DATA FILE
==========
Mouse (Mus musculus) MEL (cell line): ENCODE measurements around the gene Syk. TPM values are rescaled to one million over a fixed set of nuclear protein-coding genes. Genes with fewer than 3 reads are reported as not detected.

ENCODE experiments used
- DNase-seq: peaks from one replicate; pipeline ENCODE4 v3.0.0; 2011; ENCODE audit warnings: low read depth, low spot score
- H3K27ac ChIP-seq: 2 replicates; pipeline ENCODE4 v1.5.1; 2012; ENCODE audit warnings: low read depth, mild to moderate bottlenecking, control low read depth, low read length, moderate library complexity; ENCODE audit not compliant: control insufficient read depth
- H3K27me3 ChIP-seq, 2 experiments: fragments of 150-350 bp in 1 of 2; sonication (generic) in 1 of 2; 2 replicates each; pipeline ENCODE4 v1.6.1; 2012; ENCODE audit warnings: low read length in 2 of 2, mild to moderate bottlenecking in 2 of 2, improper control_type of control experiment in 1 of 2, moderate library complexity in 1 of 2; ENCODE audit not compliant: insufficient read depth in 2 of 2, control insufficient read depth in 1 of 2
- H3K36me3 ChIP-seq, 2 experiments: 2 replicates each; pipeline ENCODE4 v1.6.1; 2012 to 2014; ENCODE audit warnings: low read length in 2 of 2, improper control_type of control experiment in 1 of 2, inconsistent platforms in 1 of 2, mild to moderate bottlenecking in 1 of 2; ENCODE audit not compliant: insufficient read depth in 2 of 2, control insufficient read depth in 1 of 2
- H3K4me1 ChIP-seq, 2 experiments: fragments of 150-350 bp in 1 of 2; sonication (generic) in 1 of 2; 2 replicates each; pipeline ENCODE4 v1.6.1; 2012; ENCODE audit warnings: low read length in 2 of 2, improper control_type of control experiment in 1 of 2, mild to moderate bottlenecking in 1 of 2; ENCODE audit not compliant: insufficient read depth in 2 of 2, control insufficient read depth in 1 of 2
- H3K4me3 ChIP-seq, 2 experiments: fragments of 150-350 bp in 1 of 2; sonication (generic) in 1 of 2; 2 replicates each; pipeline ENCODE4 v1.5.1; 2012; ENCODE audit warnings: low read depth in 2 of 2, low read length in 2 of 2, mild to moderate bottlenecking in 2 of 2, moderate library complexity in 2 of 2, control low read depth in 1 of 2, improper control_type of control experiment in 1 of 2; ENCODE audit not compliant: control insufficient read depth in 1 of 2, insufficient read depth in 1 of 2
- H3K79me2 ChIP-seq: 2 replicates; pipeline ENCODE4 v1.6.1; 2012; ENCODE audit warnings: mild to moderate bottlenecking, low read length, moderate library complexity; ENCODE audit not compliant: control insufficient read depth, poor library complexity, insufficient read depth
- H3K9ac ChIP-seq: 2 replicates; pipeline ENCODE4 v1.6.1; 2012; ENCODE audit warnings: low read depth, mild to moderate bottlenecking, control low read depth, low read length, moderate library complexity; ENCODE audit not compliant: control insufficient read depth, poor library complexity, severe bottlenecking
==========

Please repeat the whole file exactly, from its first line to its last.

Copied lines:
Mouse (Mus musculus) MEL (cell line): ENCODE measurements around the gene Syk. TPM values are rescaled to one million over a fixed set of nuclear protein-coding genes. Genes with fewer than 3 reads are reported as not detected.

ENCODE experiments used
- DNase-seq: peaks from one replicate; pipeline ENCODE4 v3.0.0; 2011; ENCODE audit warnings: low read depth, low spot score
- H3K27ac ChIP-seq: 2 replicates; pipeline ENCODE4 v1.5.1; 2012; ENCODE audit warnings: low read depth, mild to moderate bottlenecking, control low read depth, low read length, moderate library complexity; ENCODE audit not compliant: control insufficient read depth
- H3K27me3 ChIP-seq, 2 experiments: fragments of 150-350 bp in 1 of 2; sonication (generic) in 1 of 2; 2 replicates each; pipeline ENCODE4 v1.6.1; 2012; ENCODE audit warnings: low read length in 2 of 2, mild to moderate bottlenecking in 2 of 2, improper control_type of control experiment in 1 of 2, moderate library complexity in 1 of 2; ENCODE audit not compliant: insufficient read depth in 2 of 2, control insufficient read depth in 1 of 2
- H3K36me3 ChIP-seq, 2 experiments: 2 replicates each; pipeline ENCODE4 v1.6.1; 2012 to 2014; ENCODE audit warnings: low read length in 2 of 2, improper control_type of control experiment in 1 of 2, inconsistent platforms in 1 of 2, mild to moderate bottlenecking in 1 of 2; ENCODE audit not compliant: insufficient read depth in 2 of 2, control insufficient read depth in 1 of 2
- H3K4me1 ChIP-seq, 2 experiments: fragments of 150-350 bp in 1 of 2; sonication (generic) in 1 of 2; 2 replicates each; pipeline ENCODE4 v1.6.1; 2012; ENCODE audit warnings: low read length in 2 of 2, improper control_type of control experiment in 1 of 2, mild to moderate bottlenecking in 1 of 2; ENCODE audit not compliant: insufficient read depth in 2 of 2, control insufficient read depth in 1 of 2
- H3K4me3 ChIP-seq, 2 experiments: fragments of 150-350 bp in 1 of 2; sonication (generic) in 1 of 2; 2 replicates each; pipeline ENCODE4 v1.5.1; 2012; ENCODE audit warnings: low read depth in 2 of 2, low read length in 2 of 2, mild to moderate bottlenecking in 2 of 2, moderate library complexity in 2 of 2, control low read depth in 1 of 2, improper control_type of control experiment in 1 of 2; ENCODE audit not compliant: control insufficient read depth in 1 of 2, insufficient read depth in 1 of 2
- H3K79me2 ChIP-seq: 2 replicates; pipeline ENCODE4 v1.6.1; 2012; ENCODE audit warnings: mild to moderate bottlenecking, low read length, moderate library complexity; ENCODE audit not compliant: control insufficient read depth, poor library complexity, insufficient read depth
- H3K9ac ChIP-seq: 2 replicates; pipeline ENCODE4 v1.6.1; 2012; ENCODE audit warnings: low read depth, mild to moderate bottlenecking, control low read depth, low read length, moderate library complexity; ENCODE audit not compliant: control insufficient read depth, poor library complexity, severe bottlenecking